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Sept 2021                                                                                      

Share price: 132p

Dividend yield: Cancelled until further notice due to the Covid crisis

P/E: 40 (based on prospective earnings per share of 3.3p for 2021, falling to 14 based on forecast earnings per share of 9.7p for 2022 assuming a return to normal operating conditions post-Covid)

Greencore's CEO, Patrick Coveney, was under pressure in early 2020, on the announcement of yet another unimpressive trading update in January, followed by his sale of 700,000 shares in February. The usual stuff was trotted out..."a challenging trading environment" (is there ever any other type?)..."costs related to a strategic reset" (achieving earnings forecasts by classifying some costs as 'exceptional' perhaps?) etc.   A whopping 31.6% of the shareholders voted against the very generous directors' remuneration contracts that Greencore continues to operate, despite the on-going destruction of shareholder value.

And then in March 2020, came the Covid crisis. As an already struggling company, it now experiences a collapse in revenues, due to the related lock-down measures. But the veteran sailor at the helm knew that these Covid crosswinds would distract from his own poor performance. Losses at Greencore could now be attributed to the Covid crisis. In addition, the UK government would provide 'furlough' supports, and more importantly put bankers under pressure to support the many beleaguered companies adversely affected in this new environment, including Greencore.

In any case, Greencore looked somewhat rudderless pre-Covid. In 2018, it had a profits warning due to problems in the US business. Later that year, it sold the entire US business and used to proceeds to pay off some of the bank borrowings, and distributed the remainder to shareholders, indirectly, by means of a share buyback and cancellation.

Although Patrick Coveney spoke of refocusing on the UK business, Greencore looked like a company that had little in the way of growth, much less a coherent strategy for the future.

Having raised over £800 million on selling the US business in 2018, Greencore used most of the proceeds buying back 261 million shares at £1.95 each and cancelling them, spending £509 million in the process. The remaining £300 million was used to reduce its high debt level.

Fast forward to November 2020 and Greencore is forced to re-issue 80 million shares at £1.12, raising £90 million in a placing, to shore up the balance sheet.

And what did it do with the ninety million quid? The entire amount was used to pay down the debt of the company.

Those nervous bankers are certainly defending their own interests. In addition, Greencore will be paying significantly higher interest and charges, for the privilege of obtaining easier terms for the banking covenants (interest cover and the maximum permissible multiple of EBITDA to debt).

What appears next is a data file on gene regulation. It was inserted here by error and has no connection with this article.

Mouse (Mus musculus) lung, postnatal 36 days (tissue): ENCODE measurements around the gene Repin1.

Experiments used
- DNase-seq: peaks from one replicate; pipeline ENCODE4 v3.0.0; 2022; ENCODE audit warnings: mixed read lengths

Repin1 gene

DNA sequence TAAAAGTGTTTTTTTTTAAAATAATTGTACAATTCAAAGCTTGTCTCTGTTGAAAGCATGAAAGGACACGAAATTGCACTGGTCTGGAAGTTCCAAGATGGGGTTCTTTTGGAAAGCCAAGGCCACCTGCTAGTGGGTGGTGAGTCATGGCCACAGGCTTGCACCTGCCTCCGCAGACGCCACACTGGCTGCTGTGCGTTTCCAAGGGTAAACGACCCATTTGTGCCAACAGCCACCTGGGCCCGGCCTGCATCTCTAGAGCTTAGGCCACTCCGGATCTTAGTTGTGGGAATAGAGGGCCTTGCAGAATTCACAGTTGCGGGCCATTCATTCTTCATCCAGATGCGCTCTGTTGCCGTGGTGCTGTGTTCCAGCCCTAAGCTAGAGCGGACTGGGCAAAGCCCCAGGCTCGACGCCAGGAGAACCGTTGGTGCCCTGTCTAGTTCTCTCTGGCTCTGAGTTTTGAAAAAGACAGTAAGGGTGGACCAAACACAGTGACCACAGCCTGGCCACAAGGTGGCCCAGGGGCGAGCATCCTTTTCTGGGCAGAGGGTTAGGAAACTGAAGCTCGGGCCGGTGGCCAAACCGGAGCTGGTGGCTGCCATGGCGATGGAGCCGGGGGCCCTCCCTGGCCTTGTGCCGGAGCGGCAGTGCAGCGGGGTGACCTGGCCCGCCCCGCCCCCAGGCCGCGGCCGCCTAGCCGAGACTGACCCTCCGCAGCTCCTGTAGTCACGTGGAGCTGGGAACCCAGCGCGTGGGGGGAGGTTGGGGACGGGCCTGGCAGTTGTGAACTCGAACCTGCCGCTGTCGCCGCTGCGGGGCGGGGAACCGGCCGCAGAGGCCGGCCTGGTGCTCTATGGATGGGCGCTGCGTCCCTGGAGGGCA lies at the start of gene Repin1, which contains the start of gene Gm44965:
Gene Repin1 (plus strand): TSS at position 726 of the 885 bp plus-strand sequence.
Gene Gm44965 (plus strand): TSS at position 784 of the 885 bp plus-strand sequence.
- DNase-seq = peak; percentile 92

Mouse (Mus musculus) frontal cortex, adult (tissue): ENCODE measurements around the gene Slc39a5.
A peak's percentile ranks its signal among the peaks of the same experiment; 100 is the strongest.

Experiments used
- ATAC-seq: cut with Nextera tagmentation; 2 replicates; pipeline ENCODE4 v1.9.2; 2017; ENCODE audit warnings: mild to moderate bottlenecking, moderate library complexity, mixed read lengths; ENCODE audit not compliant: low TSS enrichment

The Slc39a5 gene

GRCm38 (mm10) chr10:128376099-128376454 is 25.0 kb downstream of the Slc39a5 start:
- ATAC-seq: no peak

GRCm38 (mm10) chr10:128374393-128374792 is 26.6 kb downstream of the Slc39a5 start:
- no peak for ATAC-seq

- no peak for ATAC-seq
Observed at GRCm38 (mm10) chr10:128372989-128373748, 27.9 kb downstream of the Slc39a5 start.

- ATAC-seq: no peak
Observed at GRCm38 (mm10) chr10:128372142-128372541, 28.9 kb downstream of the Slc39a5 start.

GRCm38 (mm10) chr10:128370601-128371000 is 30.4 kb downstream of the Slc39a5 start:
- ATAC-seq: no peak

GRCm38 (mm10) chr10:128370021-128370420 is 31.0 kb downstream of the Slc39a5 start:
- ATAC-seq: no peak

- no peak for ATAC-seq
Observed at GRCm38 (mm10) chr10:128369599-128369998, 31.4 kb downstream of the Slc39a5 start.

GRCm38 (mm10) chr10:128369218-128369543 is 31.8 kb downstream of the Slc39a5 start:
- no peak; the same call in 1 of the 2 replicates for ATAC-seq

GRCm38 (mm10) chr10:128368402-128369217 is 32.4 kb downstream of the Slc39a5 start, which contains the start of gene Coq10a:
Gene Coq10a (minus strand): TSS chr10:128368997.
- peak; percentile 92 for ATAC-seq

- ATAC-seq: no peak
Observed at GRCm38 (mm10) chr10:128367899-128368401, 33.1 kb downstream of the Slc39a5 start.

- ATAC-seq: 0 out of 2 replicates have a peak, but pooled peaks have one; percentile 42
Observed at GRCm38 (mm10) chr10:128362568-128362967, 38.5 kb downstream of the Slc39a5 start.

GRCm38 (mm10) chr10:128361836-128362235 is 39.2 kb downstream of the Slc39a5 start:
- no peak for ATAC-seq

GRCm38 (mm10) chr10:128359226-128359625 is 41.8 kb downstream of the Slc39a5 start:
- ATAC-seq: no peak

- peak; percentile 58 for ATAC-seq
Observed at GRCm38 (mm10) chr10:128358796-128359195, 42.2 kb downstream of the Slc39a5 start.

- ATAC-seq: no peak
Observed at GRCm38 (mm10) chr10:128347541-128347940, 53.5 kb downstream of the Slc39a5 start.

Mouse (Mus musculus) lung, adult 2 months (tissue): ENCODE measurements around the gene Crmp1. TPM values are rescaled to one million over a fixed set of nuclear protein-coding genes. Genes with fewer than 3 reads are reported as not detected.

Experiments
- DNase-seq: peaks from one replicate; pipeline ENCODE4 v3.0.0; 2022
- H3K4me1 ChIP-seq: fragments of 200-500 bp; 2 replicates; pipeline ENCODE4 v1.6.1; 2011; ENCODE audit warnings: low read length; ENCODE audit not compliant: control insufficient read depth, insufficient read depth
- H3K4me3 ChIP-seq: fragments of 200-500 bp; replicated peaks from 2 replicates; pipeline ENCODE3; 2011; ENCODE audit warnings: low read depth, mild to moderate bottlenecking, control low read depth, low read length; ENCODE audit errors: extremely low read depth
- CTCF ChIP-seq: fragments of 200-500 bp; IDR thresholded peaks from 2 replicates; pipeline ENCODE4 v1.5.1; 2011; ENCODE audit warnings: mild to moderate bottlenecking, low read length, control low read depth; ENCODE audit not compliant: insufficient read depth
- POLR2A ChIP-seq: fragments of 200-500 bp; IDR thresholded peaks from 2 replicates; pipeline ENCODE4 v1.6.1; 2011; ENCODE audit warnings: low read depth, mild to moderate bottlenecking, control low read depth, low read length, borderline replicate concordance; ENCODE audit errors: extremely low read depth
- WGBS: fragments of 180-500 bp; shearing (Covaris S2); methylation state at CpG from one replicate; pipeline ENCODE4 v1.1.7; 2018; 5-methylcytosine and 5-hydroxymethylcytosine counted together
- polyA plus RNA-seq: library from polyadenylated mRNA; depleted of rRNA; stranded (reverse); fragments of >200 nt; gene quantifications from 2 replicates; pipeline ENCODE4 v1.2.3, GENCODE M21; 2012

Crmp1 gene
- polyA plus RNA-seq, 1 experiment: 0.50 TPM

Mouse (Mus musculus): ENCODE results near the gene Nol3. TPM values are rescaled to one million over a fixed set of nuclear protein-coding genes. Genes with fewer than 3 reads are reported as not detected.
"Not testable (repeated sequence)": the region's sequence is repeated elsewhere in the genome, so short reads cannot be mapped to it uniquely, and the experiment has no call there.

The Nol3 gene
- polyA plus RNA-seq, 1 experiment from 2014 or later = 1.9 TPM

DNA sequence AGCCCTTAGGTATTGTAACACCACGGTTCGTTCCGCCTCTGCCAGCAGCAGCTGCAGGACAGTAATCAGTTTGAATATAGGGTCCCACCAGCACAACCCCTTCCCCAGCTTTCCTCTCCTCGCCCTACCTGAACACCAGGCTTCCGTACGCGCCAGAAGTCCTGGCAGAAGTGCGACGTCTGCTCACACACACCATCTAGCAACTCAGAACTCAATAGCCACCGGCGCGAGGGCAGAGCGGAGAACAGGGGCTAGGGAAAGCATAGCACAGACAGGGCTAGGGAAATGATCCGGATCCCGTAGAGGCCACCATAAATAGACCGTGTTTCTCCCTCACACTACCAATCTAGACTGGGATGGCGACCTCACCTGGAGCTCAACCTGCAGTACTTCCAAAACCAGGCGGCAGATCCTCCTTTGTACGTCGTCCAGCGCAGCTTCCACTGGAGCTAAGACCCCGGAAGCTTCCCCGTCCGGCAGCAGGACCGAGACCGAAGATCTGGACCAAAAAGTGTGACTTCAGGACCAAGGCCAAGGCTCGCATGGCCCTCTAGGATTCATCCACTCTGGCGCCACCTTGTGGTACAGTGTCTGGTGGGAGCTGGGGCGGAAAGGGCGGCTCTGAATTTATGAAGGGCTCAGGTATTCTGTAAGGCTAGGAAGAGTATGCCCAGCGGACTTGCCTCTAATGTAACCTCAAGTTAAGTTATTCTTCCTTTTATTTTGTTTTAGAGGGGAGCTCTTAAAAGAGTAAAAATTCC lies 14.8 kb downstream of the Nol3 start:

The main problem that Greencore has, is that its main business of supplying sandwiches to supermarkets (for own label sales), is just not a very profitable business. The net profit margin on sales was only around 5%, pre-Covid. It requires significant capital investment, and then, to cap it all, the supermarkets usually extract 90 days credit and this has a very negative effect on cash flow. Throw in an overall deficit on the pension fund of £72 million (the surplus on the Irish fund is well exceeded by the huge deficit on the UK fund), equating to around 14p per share, and it is difficult to see anything attractive about the shares.

If interest rates rise, or if the Covid crisis continues, then another heavily dilutive share issue will follow to fill the hole in the balance sheet. Fortunately, none of these scenarios appear likely at the current time. However, the price earnings ratio will only fall to around 13, if earnings per share recovers to pre-Covid levels of around 10p per share, including some new contract wins in the UK. That does not look like a bargain price to me, given the many challenges the company faces.

The share buyback and cancellation in 2018/2019 at £1.95 per share, was followed by a rally up to around the £2.65 level. This brought the gearing level up to 61% (long term debt including leases as a percentage of total equity plus the former) after the £509 million buyback.

The gearing level fell to 41% after the placing of £90 million worth of shares in 2020. Perhaps one could argue that in the event of a full recovery in earnings post the Covid crisis, Greencore would have the scope to do a further buyback. Maybe, but this time around it would have to be significantly smaller buyback at £300 million, if the previous gearing level of 61% is not to be exceeded.

And seeing that the shares could not hold the gains made following the last buyback, then they are unlikely to do so again in the event of a smaller buyback at some time in the future.

Patrick Coveney sold another 950,000 shares earlier this month at around £1.42 each. I wonder what he is doing with all the money.... when added to his highly generous remuneration? Maybe he plans to buy a super-yacht....I understand that the highly prized sunseekers are retailing at a couple million dollars each...

However, it looks like the long suffering shareholders won't be trading up from their rubber dingies for the foreseeable future. 

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